Many recent faith-based films have suffered from low budgets and mediocre acting. Not so with “Risen,” a new take on the story of the resurrection of Christ.

Joseph Fiennes is excellent as a battle weary Roman Tribune who is charged with finding the body of Jesus after it disappears from its tomb. He reluctantly discovers that there’s something miraculous afoot. Well acted, skillfully produced and appropriately reverent, “Risen” rises above the crowd and goes beyond preaching to the choir.

Kansas City’s Jason Sudeikis and newcomer Stephan James star in the sports drama, “Race.” James plays Olympic great Jesse Owens who electrified the world during the 1936 Berlin games that were supposed to prove Hitler’s theory of Aryan superiority. Sudeikis is Owens’ hard-drinking coach. This handsome-looking film hoped to do the same thing that “42” did for Jackie Robinson’s story, focusing on a great sportsman’s dignity in the face of daunting racism. While very well meaning and honorable, it’s also slow moving and a bit too episodic. Thanks to its cast and its commendable heart, “Race” gets a bronze medal for its efforts.

81-year-old Dame Maggie Smith won the Evening Standard British Film Award for Best Actress for her performance in the “Lady in the Van.” This affable comic drama tells the true story of an elderly homeless woman who occupied a van in writer Alan Bennett’s driveway for 15 years. Low key and sentimental, “The Lady in the Van” benefits greatly from Smith’s savvy portrayal of a cantankerous and mysterious character.

Also opening this week, father and son actors Donald and Keifer Sutherland star in a Western drama, “Forsaken.” It’s the Puritans versus the supernatural in 17thcentury New England in the horror drama, “The Witch.” Katie Holmes and Luke Kirby play bi-polar poets who find love in the psych ward in “Touched With Fire.”

ON Freeze Frame | February 19, 2016 | Noon on "Arts Magazine"

FREEZE FRAME: “Risen,” “Race,” “The Lady in the Van”

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Many recent faith-based films have suffered from low budgets and mediocre acting. Not so with “Risen,” a new take on the story of the resurrection of Christ.

Joseph Fiennes is excellent as a battle weary Roman Tribune who is charged with finding the body of Jesus after it disappears from its tomb. He reluctantly discovers that there’s something miraculous afoot. Well acted, skillfully produced and appropriately reverent, “Risen” rises above the crowd and goes beyond preaching to the choir.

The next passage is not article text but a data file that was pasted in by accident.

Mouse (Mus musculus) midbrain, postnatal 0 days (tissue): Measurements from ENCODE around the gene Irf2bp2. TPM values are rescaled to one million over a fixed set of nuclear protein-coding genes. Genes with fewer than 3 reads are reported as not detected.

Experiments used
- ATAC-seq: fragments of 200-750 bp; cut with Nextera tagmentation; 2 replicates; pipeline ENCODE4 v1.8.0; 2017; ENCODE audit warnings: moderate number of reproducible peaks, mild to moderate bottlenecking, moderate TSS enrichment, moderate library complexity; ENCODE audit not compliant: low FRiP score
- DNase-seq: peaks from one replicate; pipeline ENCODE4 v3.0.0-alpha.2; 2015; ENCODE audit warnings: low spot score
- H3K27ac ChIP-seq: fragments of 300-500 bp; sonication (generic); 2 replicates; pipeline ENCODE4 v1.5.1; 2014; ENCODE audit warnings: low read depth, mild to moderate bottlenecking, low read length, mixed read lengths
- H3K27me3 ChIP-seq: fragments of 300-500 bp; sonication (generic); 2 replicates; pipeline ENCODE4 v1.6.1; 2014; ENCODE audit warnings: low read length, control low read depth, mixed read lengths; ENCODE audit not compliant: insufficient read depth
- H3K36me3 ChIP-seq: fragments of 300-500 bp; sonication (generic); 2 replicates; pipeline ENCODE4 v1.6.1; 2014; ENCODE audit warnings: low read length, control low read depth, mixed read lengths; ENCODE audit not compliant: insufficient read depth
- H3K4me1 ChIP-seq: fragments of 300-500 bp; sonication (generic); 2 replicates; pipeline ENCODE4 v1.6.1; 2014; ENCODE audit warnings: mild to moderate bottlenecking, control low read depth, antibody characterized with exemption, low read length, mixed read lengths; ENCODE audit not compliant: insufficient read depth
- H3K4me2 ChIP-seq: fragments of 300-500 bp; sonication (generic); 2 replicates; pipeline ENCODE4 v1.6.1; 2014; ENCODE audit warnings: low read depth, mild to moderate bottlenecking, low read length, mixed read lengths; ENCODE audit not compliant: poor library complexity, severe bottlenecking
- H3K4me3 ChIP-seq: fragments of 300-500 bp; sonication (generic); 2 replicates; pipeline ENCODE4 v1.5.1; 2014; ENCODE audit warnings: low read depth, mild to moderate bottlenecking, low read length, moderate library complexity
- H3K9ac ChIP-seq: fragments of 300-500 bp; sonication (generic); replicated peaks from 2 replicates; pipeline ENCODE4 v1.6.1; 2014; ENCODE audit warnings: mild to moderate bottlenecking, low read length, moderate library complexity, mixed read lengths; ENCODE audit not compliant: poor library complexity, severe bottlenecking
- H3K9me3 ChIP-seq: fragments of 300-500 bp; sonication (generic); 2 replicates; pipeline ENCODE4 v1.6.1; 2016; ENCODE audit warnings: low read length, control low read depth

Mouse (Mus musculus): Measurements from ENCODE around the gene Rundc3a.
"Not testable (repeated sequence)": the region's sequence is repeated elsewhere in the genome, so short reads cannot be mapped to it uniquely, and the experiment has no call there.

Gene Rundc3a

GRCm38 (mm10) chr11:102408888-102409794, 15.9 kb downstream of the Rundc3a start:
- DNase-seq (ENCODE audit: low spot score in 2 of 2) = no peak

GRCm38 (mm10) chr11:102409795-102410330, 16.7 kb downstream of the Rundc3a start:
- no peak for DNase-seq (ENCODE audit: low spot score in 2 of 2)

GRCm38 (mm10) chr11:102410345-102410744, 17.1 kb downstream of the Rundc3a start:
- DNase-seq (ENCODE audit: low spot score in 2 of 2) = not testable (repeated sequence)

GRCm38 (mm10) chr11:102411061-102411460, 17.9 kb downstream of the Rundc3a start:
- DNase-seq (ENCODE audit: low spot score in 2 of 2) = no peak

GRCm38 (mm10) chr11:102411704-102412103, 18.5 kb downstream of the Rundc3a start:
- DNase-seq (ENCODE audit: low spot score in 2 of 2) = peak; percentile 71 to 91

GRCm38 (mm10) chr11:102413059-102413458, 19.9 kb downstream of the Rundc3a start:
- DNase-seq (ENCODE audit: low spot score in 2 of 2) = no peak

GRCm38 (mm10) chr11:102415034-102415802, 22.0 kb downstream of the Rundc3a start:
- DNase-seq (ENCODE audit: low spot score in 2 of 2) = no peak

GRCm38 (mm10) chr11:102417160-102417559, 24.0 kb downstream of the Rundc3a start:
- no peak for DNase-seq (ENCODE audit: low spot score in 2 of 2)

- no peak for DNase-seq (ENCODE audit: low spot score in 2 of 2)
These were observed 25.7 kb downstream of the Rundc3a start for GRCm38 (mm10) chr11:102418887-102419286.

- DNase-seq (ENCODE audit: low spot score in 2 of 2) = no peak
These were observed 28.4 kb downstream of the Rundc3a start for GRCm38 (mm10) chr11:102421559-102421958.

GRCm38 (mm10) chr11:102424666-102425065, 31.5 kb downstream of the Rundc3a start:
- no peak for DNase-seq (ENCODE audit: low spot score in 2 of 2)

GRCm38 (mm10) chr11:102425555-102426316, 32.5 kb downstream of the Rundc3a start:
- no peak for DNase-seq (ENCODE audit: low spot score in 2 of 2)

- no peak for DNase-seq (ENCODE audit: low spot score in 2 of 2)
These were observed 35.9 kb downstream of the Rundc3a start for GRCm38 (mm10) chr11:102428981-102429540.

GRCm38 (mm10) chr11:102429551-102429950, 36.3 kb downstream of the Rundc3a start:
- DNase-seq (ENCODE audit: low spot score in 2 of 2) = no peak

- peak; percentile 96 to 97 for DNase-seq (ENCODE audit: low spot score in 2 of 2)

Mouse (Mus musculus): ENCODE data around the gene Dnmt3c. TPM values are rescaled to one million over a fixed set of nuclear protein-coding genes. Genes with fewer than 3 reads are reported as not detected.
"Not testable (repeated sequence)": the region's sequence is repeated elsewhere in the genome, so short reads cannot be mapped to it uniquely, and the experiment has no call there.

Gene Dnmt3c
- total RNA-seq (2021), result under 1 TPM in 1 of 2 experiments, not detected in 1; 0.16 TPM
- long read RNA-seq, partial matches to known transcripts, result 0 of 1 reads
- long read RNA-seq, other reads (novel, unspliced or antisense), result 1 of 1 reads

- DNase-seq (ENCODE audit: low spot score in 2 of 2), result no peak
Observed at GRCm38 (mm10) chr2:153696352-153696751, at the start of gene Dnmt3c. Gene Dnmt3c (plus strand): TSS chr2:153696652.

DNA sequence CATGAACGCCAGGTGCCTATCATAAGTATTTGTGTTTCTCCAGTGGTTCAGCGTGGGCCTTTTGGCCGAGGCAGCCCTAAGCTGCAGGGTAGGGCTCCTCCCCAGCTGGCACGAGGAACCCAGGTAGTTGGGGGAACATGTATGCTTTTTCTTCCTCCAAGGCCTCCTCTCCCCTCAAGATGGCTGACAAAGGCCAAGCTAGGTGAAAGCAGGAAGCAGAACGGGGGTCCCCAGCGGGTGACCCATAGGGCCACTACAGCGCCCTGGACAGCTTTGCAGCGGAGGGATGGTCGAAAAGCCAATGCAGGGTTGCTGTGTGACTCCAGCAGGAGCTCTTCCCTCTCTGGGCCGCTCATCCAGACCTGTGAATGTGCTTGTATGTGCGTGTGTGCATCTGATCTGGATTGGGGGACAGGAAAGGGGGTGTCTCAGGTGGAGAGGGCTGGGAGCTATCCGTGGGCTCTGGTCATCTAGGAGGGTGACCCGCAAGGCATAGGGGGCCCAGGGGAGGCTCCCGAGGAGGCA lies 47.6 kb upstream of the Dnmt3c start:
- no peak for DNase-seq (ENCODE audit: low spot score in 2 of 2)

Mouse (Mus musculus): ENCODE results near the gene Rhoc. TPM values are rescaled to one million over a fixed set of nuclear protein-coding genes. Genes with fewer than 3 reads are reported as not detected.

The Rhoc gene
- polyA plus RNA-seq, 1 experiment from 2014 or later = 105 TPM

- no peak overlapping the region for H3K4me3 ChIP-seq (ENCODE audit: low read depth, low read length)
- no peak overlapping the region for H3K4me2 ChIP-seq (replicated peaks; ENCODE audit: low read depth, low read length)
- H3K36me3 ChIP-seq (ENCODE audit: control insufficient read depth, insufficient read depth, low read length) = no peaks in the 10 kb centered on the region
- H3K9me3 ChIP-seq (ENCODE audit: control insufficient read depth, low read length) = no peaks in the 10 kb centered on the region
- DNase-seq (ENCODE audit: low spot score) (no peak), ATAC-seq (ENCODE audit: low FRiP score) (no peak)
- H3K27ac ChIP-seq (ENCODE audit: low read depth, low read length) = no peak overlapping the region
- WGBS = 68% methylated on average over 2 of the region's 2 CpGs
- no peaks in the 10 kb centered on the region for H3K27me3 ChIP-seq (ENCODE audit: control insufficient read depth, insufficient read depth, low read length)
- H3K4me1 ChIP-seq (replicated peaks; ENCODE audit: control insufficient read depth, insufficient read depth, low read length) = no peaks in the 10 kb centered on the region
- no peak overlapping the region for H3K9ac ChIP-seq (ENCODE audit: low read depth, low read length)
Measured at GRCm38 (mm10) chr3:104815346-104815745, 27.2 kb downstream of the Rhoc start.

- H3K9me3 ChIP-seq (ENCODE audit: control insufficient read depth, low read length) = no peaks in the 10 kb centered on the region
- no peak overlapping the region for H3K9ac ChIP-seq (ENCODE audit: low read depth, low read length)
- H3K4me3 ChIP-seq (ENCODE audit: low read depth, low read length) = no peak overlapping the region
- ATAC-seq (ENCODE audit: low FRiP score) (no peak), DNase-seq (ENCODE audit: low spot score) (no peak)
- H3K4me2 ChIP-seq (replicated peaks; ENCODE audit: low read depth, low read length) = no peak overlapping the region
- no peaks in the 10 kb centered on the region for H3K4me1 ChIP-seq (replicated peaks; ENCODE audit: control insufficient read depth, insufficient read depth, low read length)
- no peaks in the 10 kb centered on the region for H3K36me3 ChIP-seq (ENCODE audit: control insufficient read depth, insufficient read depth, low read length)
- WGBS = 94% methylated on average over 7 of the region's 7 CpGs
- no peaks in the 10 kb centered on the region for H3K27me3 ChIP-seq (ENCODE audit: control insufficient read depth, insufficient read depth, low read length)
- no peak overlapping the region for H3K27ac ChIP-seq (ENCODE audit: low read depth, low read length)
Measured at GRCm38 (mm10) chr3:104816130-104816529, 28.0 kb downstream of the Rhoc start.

Kansas City’s Jason Sudeikis and newcomer Stephan James star in the sports drama, “Race.” James plays Olympic great Jesse Owens who electrified the world during the 1936 Berlin games that were supposed to prove Hitler’s theory of Aryan superiority. Sudeikis is Owens’ hard-drinking coach. This handsome-looking film hoped to do the same thing that “42” did for Jackie Robinson’s story, focusing on a great sportsman’s dignity in the face of daunting racism. While very well meaning and honorable, it’s also slow moving and a bit too episodic. Thanks to its cast and its commendable heart, “Race” gets a bronze medal for its efforts.

81-year-old Dame Maggie Smith won the Evening Standard British Film Award for Best Actress for her performance in the “Lady in the Van.” This affable comic drama tells the true story of an elderly homeless woman who occupied a van in writer Alan Bennett’s driveway for 15 years. Low key and sentimental, “The Lady in the Van” benefits greatly from Smith’s savvy portrayal of a cantankerous and mysterious character.

Also opening this week, father and son actors Donald and Keifer Sutherland star in a Western drama, “Forsaken.” It’s the Puritans versus the supernatural in 17thcentury New England in the horror drama, “The Witch.” Katie Holmes and Luke Kirby play bi-polar poets who find love in the psych ward in “Touched With Fire.”

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